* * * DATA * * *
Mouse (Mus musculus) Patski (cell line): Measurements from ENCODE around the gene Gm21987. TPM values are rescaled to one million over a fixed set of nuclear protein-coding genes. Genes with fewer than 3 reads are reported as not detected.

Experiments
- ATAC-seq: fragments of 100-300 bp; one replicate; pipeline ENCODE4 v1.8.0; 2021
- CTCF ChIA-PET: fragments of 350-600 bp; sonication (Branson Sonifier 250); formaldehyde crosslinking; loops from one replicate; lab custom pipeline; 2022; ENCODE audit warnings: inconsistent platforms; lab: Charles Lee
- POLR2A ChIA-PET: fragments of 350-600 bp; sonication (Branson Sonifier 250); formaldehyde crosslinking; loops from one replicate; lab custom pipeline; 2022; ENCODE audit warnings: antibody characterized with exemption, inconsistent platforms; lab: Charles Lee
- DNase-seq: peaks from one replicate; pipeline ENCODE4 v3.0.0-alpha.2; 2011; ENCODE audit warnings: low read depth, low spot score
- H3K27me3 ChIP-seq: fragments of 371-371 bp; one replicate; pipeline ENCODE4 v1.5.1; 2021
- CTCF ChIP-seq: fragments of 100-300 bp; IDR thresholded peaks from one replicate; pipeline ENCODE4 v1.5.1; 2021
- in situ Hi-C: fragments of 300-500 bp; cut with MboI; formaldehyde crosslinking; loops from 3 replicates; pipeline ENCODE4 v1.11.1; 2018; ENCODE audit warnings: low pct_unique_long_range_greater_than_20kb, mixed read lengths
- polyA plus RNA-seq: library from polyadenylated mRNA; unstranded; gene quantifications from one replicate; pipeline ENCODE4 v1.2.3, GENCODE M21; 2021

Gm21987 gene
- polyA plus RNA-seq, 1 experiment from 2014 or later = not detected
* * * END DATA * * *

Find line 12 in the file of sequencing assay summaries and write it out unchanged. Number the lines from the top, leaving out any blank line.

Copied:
- polyA plus RNA-seq, 1 experiment from 2014 or later = not detected